Britain's Prince William and his wife Kate left Pakistan on Friday after visiting an army dog training school, a day after a severe thunderstorm forced them to change their schedule and stay the night in Lahore.
The Duke and Duchess of Cambridge earlier visited a SOS children's village in Lahore on Thursday. She told CNN, “I think William and I really wanted to come and see a SOS children's village like this.
“There's so many vulnerable women here but they've really used their positivity and the support that the village here provides them to support and protect the next generation, the children in their care and give them the best possible start to their future lives."
They spoke with sick children who where receiving treatment in a cancer hospital.
"These vulnerable children, many who have come through traumatic circumstances, are nurtured in this caring environment and are able to form these quality relationships that they so desperately need to thrive." — The Duchess of Cambridge @SOSChildrenPK #RoyalVisitPakistan pic.twitter.com/bjUKazFp0j— Kensington Palace (@KensingtonRoyal) October 19, 2019
Stuck in Lahore after their plane had to turn back in a violent storm, Kate asked to go back to the SOS Children’s Village that the Duchess believes could be a model for many other projects.
Frustrated that they were not allowed enough time last Thursday, the Cambridges went back to the orphanage on Friday morning. They met some of the young Pakistani “graduates” of the organisation who now mentor 150 or so younger residents.
On the final day of their visit to Pakistan, The Duke and Duchess of Cambridge returned to @SOSChildrenPK, which provides a home and family structure to over 150 young girls and boys in Lahore #RoyalVisitPakistan pic.twitter.com/UhDqjzE9Et— Kensington Palace (@KensingtonRoyal) October 19, 2019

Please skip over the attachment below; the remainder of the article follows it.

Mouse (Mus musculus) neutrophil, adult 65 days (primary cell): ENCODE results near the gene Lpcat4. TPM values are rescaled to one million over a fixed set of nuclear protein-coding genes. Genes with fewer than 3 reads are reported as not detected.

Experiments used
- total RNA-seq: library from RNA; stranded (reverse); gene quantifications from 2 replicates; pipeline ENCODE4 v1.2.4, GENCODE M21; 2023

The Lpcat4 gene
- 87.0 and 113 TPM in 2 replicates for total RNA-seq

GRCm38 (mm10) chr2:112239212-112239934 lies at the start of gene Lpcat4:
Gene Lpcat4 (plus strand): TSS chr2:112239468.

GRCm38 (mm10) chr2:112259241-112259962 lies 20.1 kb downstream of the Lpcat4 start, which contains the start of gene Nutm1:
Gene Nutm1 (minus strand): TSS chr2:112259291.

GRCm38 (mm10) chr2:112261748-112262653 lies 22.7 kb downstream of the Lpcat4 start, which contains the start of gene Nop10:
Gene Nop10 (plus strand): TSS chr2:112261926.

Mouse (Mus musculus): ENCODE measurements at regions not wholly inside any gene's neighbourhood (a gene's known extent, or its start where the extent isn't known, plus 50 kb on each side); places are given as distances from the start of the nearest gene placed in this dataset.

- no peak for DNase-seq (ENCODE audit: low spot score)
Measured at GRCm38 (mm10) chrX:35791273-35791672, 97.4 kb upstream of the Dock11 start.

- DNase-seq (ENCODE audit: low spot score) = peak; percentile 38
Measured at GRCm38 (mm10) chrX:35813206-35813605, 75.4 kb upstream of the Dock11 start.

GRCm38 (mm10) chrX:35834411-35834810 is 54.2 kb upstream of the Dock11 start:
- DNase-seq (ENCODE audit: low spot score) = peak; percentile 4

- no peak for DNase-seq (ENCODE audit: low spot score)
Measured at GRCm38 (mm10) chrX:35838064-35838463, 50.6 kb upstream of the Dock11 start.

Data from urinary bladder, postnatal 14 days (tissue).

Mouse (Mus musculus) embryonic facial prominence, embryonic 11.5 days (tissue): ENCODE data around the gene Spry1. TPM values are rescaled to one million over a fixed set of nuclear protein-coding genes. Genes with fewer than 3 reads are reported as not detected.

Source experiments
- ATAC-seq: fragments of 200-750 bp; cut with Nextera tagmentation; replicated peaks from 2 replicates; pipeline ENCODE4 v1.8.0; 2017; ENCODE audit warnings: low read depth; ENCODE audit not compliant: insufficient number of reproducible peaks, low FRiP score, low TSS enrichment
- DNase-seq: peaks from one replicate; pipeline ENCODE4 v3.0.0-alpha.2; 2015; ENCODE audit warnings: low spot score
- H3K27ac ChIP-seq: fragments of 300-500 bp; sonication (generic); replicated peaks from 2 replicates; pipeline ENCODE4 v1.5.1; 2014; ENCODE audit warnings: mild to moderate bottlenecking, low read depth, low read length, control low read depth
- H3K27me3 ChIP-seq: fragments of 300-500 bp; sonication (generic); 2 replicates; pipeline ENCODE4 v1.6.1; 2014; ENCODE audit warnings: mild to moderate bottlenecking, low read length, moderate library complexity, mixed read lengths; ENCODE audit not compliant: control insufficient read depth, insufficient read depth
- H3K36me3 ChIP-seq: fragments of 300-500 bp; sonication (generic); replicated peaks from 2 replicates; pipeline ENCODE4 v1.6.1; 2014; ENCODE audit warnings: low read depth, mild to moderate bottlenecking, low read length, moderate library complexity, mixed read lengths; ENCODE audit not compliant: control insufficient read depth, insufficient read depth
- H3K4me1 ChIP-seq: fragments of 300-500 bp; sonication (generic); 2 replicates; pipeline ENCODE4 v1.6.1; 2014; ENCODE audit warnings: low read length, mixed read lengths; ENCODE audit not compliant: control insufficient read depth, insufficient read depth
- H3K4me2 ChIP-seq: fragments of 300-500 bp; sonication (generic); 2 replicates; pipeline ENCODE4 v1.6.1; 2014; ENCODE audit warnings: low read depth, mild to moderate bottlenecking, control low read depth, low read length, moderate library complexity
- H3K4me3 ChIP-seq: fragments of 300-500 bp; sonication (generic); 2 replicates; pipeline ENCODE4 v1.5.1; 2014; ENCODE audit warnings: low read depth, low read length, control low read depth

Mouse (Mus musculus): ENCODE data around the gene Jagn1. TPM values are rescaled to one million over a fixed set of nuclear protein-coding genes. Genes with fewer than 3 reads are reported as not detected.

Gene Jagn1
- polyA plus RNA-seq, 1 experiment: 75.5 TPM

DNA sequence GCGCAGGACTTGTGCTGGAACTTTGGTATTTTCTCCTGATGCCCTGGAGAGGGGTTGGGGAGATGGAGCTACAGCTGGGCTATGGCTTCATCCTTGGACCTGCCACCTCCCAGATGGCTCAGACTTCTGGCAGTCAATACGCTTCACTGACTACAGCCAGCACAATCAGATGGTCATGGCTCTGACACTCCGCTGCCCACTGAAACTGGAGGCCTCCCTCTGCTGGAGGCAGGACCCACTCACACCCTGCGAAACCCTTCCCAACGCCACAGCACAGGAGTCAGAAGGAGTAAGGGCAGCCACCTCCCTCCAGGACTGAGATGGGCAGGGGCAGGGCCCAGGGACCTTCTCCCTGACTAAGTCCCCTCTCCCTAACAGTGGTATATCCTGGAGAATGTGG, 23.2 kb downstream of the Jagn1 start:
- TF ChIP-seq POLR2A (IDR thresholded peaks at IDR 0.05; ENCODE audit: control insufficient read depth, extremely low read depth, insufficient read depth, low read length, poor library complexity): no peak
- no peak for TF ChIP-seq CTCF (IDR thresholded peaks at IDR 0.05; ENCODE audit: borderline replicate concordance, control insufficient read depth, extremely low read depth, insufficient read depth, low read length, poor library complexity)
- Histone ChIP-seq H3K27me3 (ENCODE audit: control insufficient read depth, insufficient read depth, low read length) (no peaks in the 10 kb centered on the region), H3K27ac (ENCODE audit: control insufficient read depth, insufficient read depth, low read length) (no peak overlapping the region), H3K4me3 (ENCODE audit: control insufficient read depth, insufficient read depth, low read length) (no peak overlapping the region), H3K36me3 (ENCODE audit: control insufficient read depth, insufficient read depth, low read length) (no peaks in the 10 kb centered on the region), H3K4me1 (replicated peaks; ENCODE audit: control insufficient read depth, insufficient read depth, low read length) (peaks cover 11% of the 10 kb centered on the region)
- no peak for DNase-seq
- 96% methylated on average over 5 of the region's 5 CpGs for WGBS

"The community at the SOS Village is built around family - and the best possible family you could imagine - where everyone comes together to nurture, love and protect the children in their care." — The Duchess of Cambridge on @SOSChildrenPK #RoyalVisitPakistan pic.twitter.com/e0ymkWdLNl— Kensington Palace (@KensingtonRoyal) October 19, 2019
On their final day, Prince William and Kate participated in a showcase cricket match followed by a visit to the historic Badshahi Mosque.
At the National Cricket Academy in Lahore @TheRealPCB, The Duke and Duchess of Cambridge joined a match with children participating in the @BritishCouncil’s DOSTI programme. #RoyalVisitPakistan pic.twitter.com/bOvF5osDtc— Kensington Palace (@KensingtonRoyal) October 17, 2019
A planned visit to a Pakistani military post in the Khyber region on Friday morning was cancelled because of the change in their schedule, but the prince said learning about the security situation in the country was an objective of the visit.
"What happens here in Pakistan directly correlates to what happens on the streets of the UK," William told British media after he and Kate saw dogs that are trained to sniff out explosives.
At the Army Canine Centre in Islamabad, The Duke and Duchess of Cambridge joined dog handlers as they train dogs to recognise and scout out hidden explosive materials, before taking some of the puppies through their paces on an agility training course #RoyalVisitPakistan pic.twitter.com/EwmeCGbVmK— Kensington Palace (@KensingtonRoyal) October 18, 2019
"We are involved with the Pakistanis for a very good reason, it will actually keep people safe back in the UK."
An RAF Voyager carrying the royals aborted landings in Islamabad and nearby Rawalpindi on Thursday because of severe turbulence during the thunderstorm.
The couple stayed at Lahore's Pearl Continental Hotel on Thursday evening, along with journalists, their staff and foreign ministry officials. The couple told reporters after returning to Lahore that they were "fine".
William and Kate have also highlighted education and the impact of climate change during their stay in Pakistan.
Pakistan's government hopes the couple's four-day visit will help boost the country's image as a tourist and business destination, after decades of sectarian violence and political unrest.
"In terms of Pakistan's positive international image, the visit has been an unmitigated success," said Rifat Hussain, analyst and a former professor at Quaid e Azam university in Islamabad, though he said there had been some complaints from Pakistanis about the huge security operation around the trip.